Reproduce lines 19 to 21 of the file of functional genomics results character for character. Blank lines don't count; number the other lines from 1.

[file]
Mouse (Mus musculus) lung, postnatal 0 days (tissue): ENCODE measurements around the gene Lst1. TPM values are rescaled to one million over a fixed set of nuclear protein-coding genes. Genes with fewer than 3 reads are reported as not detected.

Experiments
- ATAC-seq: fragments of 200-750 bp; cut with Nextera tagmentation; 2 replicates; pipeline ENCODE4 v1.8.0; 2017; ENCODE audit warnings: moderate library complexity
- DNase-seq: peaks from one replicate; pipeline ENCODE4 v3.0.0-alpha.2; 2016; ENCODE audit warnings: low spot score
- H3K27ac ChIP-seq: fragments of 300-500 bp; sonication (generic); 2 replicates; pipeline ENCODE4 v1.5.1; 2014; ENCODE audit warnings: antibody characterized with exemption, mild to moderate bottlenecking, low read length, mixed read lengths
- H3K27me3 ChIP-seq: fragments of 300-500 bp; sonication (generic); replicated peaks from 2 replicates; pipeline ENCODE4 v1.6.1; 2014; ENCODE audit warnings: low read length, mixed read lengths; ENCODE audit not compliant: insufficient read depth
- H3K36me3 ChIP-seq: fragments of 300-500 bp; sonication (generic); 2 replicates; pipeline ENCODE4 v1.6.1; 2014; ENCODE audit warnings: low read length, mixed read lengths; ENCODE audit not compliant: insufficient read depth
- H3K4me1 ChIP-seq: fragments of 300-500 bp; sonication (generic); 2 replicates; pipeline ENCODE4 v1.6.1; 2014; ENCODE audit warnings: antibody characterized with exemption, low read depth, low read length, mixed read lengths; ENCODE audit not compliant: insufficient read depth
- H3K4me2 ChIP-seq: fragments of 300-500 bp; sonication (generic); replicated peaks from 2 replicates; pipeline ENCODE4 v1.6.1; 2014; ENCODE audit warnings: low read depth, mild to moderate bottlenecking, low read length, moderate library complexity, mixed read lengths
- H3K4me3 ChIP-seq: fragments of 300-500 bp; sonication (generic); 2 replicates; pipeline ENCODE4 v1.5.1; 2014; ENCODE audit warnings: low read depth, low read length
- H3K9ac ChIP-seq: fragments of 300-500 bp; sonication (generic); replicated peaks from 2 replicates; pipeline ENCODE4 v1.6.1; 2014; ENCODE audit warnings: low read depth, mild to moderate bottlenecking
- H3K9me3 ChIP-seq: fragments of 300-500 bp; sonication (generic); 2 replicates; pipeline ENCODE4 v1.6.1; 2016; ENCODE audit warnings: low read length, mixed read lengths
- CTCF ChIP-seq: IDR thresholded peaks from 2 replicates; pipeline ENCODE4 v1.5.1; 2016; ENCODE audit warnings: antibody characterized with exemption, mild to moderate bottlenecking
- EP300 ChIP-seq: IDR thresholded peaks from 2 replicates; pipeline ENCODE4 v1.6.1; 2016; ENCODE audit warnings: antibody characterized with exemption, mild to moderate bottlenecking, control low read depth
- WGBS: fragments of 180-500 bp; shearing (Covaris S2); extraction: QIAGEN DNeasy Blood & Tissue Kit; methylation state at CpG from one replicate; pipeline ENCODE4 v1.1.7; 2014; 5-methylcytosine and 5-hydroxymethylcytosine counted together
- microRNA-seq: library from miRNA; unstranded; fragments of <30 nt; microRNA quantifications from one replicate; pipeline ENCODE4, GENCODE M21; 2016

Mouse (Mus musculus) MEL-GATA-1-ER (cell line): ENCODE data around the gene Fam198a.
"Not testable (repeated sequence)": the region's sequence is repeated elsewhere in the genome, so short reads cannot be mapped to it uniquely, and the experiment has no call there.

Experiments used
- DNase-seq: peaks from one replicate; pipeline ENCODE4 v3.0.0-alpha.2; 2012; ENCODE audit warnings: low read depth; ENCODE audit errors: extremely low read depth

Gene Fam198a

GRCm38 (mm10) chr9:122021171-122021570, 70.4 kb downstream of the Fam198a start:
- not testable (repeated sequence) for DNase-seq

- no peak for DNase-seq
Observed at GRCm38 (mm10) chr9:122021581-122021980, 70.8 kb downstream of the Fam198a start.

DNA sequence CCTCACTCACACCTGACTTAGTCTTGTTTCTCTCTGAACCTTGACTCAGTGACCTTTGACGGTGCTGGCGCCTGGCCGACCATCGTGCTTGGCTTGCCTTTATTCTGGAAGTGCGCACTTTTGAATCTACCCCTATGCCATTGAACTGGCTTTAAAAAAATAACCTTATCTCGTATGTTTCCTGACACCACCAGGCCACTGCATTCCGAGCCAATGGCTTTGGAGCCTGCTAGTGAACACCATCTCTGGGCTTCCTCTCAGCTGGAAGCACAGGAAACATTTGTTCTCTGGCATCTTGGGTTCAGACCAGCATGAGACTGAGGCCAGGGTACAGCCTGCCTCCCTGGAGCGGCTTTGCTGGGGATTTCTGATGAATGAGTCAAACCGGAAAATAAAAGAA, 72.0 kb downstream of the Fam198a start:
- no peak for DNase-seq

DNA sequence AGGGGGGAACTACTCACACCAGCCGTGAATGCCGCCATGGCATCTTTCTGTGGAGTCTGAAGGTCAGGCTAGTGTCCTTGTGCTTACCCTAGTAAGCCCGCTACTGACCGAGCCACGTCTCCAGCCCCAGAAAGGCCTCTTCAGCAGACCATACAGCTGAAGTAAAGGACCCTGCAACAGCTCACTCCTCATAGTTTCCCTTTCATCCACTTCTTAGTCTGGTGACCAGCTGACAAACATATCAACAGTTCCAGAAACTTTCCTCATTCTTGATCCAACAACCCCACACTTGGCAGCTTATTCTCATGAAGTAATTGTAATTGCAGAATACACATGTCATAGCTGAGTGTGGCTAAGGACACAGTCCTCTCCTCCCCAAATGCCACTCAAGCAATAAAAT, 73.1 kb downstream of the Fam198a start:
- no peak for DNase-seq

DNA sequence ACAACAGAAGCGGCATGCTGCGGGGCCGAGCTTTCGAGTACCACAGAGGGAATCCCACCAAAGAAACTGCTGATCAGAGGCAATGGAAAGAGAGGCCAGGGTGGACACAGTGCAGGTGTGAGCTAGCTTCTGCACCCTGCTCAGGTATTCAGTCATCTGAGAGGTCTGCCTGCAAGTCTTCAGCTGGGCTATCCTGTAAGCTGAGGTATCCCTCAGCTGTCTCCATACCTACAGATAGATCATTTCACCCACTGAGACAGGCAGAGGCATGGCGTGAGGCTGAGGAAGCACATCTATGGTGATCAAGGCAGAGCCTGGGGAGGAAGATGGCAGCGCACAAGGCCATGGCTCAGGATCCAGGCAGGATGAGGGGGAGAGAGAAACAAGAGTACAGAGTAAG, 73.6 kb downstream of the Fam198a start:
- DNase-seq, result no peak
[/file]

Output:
Experiments used
- DNase-seq: peaks from one replicate; pipeline ENCODE4 v3.0.0-alpha.2; 2012; ENCODE audit warnings: low read depth; ENCODE audit errors: extremely low read depth

Gene Fam198a